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Agriculture needs alternatives to glyphosate


Photo: Erling Fløistad

Couch grass and other creeping perennial weeds are a major problem for grass and grain producers. Spraying with glyphosate is often the chosen solution, but the EU is now considering to phase out this herbicide.

Glyphosate is the most commonly used pesticide in Norway and the rest of the world. However, there are strong signals from Europe that this substance will be phased out in the next few years. In 2017, glyphosate was approved for another five years, until the end of 2022. If glyphosate is phased out, there are fears that this could have major negative consequences on agriculture and food production.

NIBIO has been looking into potential measures that could help replace or reduce the use of glyphosate.

"In Norway, glyphosate is used to tackle couch grass and other weeds. There are no good chemical alternatives for dealing with couch grass in cereals, since alternative products have a shorter-lasting effect," says NIBIO researcher Kirsten Semb Tørresen.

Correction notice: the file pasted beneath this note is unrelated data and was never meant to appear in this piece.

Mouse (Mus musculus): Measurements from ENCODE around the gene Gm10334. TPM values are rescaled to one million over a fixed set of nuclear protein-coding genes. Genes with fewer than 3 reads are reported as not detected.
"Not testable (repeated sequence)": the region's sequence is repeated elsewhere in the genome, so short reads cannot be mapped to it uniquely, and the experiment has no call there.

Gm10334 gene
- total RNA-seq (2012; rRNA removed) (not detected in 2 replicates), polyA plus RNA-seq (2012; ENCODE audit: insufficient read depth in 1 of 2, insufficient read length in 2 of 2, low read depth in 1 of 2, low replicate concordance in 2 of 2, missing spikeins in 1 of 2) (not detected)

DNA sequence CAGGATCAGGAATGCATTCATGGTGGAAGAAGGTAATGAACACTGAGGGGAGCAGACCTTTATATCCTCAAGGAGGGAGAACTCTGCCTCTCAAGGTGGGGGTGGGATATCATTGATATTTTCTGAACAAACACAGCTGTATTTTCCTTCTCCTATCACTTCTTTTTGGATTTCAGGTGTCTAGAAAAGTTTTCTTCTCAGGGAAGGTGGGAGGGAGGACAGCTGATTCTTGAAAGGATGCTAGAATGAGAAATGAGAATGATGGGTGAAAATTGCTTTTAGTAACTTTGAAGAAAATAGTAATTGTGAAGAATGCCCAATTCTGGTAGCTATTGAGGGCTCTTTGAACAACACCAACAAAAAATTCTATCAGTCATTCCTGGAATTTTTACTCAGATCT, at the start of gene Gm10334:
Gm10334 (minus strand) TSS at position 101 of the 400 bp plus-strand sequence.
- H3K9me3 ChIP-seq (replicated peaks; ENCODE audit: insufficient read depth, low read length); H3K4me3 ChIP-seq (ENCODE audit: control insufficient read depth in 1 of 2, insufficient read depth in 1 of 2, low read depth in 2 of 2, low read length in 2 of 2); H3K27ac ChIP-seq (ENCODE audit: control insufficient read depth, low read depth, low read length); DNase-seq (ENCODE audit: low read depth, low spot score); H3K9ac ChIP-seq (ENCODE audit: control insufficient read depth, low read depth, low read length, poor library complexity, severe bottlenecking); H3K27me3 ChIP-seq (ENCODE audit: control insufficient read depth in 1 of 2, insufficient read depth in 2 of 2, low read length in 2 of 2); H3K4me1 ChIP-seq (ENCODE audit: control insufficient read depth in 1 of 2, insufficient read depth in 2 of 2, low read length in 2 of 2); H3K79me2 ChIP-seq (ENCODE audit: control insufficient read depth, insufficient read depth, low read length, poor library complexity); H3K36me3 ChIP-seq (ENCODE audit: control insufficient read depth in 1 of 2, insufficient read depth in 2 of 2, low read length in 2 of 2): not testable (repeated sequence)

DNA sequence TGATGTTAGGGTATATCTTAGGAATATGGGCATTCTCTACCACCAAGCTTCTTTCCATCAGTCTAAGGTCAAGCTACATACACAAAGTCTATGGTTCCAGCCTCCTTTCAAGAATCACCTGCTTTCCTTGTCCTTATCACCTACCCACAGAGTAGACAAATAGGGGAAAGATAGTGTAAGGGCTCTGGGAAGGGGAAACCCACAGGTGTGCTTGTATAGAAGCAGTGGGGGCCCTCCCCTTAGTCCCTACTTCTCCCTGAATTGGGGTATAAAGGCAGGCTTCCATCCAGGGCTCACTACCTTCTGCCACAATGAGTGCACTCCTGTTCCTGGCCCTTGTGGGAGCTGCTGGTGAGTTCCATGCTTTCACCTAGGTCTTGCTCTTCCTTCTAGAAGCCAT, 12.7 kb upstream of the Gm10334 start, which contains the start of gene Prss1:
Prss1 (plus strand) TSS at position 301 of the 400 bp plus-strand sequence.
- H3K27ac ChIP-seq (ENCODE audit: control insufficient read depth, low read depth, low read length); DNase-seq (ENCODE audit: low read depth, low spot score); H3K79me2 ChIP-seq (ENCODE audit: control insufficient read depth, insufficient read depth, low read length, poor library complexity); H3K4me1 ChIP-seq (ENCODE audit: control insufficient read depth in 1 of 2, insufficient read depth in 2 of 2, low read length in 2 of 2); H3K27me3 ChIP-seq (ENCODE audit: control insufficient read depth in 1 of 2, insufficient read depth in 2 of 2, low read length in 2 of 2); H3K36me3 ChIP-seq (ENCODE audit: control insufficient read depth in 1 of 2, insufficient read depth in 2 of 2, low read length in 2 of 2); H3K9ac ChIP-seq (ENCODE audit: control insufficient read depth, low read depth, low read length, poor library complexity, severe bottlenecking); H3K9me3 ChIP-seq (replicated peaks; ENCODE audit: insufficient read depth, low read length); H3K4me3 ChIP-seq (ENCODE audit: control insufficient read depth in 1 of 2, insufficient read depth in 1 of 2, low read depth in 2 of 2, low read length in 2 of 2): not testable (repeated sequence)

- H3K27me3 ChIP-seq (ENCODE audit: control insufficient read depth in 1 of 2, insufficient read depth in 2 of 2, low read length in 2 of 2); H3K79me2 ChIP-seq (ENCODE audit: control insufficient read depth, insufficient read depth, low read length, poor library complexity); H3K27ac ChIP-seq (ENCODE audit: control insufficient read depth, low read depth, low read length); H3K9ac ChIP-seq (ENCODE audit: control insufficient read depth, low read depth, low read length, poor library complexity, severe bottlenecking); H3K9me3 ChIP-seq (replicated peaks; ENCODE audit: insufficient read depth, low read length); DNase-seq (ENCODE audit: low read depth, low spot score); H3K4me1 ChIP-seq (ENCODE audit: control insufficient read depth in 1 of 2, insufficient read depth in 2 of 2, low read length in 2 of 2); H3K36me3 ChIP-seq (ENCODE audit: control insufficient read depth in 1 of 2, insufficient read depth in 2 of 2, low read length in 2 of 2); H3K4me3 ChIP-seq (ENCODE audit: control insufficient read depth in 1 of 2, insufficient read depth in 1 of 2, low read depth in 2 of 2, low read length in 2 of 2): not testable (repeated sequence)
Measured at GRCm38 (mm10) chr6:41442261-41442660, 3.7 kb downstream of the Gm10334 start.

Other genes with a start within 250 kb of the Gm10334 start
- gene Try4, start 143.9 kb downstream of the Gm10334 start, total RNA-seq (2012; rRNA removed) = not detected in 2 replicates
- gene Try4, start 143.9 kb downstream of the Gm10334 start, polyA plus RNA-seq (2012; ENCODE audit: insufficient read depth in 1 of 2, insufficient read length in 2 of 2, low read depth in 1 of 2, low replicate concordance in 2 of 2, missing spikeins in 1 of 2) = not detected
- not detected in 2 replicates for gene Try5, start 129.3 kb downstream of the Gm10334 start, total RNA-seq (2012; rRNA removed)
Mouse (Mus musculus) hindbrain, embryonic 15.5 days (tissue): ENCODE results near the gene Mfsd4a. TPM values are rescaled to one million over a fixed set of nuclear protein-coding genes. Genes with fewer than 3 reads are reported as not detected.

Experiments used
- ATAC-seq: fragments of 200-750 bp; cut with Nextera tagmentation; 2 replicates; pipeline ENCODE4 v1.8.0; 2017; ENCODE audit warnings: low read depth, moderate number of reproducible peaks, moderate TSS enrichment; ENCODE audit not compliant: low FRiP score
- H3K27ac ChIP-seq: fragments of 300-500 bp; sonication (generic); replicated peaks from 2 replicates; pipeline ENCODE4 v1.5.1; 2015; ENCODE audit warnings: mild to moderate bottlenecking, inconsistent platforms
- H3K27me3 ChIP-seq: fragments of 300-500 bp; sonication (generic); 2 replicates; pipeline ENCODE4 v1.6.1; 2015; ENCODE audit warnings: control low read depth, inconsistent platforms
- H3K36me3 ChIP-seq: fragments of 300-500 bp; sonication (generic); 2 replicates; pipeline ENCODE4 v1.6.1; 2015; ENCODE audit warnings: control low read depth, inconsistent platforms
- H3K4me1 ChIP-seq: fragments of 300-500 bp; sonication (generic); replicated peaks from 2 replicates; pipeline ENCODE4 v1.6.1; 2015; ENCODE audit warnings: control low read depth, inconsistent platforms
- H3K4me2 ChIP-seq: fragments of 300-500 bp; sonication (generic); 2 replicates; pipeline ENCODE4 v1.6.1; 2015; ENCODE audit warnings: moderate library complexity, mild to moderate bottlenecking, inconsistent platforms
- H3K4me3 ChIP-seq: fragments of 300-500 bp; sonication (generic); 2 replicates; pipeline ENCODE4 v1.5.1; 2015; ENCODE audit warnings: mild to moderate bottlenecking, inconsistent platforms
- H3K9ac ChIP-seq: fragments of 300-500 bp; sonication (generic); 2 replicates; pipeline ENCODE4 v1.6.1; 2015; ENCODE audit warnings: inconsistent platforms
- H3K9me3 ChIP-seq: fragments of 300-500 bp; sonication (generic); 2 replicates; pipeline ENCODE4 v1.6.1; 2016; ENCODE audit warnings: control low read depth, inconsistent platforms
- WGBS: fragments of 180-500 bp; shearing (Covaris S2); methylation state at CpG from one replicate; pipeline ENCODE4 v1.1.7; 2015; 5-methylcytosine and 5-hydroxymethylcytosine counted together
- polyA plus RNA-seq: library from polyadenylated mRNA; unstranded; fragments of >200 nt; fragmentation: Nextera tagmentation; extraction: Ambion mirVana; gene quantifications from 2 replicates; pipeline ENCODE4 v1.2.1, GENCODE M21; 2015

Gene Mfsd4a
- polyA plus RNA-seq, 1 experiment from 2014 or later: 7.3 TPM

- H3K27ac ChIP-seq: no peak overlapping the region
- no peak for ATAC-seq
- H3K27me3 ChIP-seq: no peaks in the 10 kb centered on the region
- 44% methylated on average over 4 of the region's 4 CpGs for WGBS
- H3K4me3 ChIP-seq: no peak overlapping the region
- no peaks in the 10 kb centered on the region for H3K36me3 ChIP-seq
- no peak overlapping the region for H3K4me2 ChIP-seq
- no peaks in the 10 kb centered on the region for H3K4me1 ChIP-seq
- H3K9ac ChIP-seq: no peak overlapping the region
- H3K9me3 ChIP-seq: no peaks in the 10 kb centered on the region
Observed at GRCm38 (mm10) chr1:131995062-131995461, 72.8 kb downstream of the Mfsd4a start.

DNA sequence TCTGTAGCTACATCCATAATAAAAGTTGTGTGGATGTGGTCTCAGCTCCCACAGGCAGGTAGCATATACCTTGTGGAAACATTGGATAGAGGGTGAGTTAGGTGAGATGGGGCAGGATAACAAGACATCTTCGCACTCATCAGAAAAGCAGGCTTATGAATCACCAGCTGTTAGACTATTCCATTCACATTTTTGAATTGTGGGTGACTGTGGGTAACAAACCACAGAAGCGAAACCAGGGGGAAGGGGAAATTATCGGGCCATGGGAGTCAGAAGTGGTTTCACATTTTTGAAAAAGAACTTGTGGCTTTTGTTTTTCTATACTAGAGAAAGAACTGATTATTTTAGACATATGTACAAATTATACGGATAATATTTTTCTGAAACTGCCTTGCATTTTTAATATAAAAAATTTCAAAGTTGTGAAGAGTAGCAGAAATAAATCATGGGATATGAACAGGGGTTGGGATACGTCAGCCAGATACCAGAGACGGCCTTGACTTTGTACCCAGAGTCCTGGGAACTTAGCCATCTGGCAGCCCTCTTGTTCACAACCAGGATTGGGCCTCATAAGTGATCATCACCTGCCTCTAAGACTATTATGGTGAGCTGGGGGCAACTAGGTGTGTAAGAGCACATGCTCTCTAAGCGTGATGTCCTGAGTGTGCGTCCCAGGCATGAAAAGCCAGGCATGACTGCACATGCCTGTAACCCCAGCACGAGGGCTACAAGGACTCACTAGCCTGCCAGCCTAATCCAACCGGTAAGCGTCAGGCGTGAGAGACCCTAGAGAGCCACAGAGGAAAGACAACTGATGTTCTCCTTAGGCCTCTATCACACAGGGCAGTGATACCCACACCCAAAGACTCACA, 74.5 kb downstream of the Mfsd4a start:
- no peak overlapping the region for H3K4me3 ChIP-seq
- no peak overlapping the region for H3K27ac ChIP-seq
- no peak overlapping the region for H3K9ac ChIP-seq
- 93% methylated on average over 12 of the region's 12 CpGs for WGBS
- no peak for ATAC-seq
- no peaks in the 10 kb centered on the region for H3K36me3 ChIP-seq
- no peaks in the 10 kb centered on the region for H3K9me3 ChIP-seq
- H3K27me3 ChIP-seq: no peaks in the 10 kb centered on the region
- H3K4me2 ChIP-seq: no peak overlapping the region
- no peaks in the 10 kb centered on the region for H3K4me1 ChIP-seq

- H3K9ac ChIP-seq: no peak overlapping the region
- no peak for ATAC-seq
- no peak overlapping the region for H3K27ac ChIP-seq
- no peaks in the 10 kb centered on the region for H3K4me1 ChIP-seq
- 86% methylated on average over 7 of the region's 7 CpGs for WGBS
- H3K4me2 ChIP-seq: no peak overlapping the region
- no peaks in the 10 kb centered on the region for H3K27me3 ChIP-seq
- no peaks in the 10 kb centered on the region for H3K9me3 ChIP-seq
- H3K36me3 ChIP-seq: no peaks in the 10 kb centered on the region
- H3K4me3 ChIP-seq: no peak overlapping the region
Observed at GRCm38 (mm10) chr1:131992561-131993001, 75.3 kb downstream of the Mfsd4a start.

Tørresen is one of several researchers at NIBIO who have spent years working to compile and obtain relevant knowledge about non-chemical and chemical alternatives to glyphosate.

In the project “Testing and information of alternatives to glyphosate in cereals”, NIBIO with collaborating partners have investigated mechanical alternatives to glyphosate and how we can reduce its use by using the VIPS-Ugras decision support tool. The project is now coming to an end.

NIBIO is also Norwegian partner in the European AC/DC-weeds project, which aims to develop methods for the sustainable control of weeds such as couch grass, perennial sowthistle and creeping thistle in agriculture.

The project focuses on new tillage methods involving less use of ploughing and more use of crops that are better able to compete with the weeds. An extensive series of trials was set up in 2019 in Germany, Finland and Norway. The trials will run until 2021.